One of the big things with Gauntlet, much like the book before it Arena, is that Holly Jennings tends to do really well with her character stuff. When Kali is interacting with her team there’s this great flow, these are characters who care about and support each other. They work through their issues by talking, and it’s made clear that communication is part of why they work as a team. I love this aspect of the book. I adore that problems get worked through because friendship and communication. But then that’s kind of why I can’t stand the romance between Kali and one of her teammates, Rooke.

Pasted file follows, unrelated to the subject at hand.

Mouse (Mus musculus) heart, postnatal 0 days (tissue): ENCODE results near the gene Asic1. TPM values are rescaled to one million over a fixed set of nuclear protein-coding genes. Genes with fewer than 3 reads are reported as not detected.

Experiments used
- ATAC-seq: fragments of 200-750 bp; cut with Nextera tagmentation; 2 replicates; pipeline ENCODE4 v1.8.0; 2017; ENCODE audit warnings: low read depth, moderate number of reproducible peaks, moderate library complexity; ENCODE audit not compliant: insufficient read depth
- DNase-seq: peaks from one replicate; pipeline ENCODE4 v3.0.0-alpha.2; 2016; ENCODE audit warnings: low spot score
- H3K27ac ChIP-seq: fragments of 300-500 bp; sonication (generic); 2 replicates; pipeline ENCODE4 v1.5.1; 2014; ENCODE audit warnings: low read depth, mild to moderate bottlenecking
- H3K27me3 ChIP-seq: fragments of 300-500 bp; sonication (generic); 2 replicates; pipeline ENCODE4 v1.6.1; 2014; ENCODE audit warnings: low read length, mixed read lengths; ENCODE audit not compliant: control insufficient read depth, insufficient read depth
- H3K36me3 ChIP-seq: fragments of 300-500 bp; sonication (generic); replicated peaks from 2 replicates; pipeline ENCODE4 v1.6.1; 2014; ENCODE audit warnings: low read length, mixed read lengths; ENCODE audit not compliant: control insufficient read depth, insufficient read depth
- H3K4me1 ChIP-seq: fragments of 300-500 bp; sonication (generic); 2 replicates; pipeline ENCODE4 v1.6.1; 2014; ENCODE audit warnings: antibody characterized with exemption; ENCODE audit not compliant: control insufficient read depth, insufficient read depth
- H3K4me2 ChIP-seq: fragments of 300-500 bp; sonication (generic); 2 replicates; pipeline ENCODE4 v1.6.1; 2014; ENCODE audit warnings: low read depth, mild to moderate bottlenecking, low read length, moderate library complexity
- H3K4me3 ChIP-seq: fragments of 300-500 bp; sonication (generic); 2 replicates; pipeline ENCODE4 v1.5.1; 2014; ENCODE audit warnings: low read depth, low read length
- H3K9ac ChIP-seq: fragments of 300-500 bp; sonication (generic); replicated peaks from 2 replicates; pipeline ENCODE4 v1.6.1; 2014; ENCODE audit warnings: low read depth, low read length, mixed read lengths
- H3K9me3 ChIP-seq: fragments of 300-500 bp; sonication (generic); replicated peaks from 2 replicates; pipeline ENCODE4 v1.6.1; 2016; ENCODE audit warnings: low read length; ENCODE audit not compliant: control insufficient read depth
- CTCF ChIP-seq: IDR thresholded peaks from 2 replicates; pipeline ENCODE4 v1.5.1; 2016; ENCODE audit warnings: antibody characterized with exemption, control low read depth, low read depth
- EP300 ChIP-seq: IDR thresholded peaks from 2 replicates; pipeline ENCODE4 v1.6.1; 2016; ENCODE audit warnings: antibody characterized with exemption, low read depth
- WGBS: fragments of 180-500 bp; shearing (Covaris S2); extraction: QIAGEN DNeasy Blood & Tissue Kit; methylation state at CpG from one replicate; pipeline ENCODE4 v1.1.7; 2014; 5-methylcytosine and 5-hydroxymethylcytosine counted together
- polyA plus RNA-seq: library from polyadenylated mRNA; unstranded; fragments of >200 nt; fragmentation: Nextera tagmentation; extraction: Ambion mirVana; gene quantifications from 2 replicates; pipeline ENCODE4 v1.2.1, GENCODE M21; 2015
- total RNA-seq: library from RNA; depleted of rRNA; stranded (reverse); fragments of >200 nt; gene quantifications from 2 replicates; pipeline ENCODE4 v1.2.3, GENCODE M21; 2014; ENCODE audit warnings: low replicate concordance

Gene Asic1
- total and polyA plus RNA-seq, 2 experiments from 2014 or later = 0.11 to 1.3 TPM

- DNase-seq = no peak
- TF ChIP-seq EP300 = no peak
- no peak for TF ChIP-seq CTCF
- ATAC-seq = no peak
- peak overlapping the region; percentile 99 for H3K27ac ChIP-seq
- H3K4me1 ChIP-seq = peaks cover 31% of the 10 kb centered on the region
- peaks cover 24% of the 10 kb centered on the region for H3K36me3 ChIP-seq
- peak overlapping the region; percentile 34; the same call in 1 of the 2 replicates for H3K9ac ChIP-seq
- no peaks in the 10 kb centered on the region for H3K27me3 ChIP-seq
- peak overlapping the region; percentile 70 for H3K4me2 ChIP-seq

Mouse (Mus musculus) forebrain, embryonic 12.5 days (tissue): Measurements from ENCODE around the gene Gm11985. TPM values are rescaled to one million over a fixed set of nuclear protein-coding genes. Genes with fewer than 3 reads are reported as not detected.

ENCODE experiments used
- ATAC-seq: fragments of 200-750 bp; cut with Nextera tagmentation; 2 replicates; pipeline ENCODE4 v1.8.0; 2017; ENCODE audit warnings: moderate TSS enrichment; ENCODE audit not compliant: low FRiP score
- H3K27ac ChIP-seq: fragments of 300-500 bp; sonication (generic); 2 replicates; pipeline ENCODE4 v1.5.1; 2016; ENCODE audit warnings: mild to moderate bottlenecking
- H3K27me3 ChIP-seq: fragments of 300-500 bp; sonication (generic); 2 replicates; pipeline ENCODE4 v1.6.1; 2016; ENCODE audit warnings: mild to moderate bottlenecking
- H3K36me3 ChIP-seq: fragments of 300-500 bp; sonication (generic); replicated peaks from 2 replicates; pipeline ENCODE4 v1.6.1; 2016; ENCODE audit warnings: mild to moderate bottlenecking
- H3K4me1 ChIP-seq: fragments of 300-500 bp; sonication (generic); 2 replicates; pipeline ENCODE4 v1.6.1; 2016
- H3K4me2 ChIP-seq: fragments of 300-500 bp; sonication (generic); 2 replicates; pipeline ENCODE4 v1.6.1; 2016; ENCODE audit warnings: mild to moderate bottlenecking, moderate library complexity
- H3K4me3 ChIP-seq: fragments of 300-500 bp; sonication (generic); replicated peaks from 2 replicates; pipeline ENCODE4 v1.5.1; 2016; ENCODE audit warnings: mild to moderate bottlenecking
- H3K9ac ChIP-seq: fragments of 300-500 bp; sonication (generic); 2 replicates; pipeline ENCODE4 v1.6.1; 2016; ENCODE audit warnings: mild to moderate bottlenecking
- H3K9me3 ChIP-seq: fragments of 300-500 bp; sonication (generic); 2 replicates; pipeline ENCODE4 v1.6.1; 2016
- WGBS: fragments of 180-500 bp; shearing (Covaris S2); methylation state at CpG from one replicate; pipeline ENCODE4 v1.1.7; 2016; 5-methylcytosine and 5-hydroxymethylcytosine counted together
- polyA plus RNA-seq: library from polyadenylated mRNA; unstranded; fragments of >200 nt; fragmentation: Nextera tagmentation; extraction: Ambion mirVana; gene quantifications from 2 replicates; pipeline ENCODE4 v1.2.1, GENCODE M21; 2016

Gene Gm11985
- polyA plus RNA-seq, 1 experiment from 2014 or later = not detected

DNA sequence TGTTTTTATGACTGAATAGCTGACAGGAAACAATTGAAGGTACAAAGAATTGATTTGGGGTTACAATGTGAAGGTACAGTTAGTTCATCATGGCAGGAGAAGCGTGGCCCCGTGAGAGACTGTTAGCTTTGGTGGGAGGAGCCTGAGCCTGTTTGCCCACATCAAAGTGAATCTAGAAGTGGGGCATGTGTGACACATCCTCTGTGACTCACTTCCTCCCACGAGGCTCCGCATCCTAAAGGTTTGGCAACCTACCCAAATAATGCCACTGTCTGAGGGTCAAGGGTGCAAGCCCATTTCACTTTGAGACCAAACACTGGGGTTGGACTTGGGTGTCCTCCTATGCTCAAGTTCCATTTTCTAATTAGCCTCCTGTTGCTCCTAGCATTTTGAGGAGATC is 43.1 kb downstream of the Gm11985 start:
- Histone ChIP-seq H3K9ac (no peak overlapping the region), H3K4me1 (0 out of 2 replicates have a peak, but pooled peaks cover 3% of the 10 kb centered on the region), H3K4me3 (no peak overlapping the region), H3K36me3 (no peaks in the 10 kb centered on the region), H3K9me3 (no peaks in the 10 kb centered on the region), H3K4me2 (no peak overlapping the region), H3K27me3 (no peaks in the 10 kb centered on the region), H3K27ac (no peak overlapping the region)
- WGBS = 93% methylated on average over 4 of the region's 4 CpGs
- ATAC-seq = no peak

Back in Arena, Rooke was brought in to replace one of their other teammates. He was new and hot and kind of a jerk, so obviously he’s the love interest. It felt under developed then. In this book though we start off with the relationship reset, Rooke has cut Kali out and left the team with no explanation. He did it for her own good, so he says, which immediately loses my interest. It feels like a lot of the Kali and Rooke working things out got cut in an earlier draft and was only left in so that she would be as off balance as possible at the beginning of the book. There was a lot of really self pitying stuff from Kali regarding how she’d been just as bad to him last year that just didn’t really pan. I could have done with a lot less of it, especially since the whole Kali and Rooke thing feels like Jennings was told she had to have a love interest in there somewhere.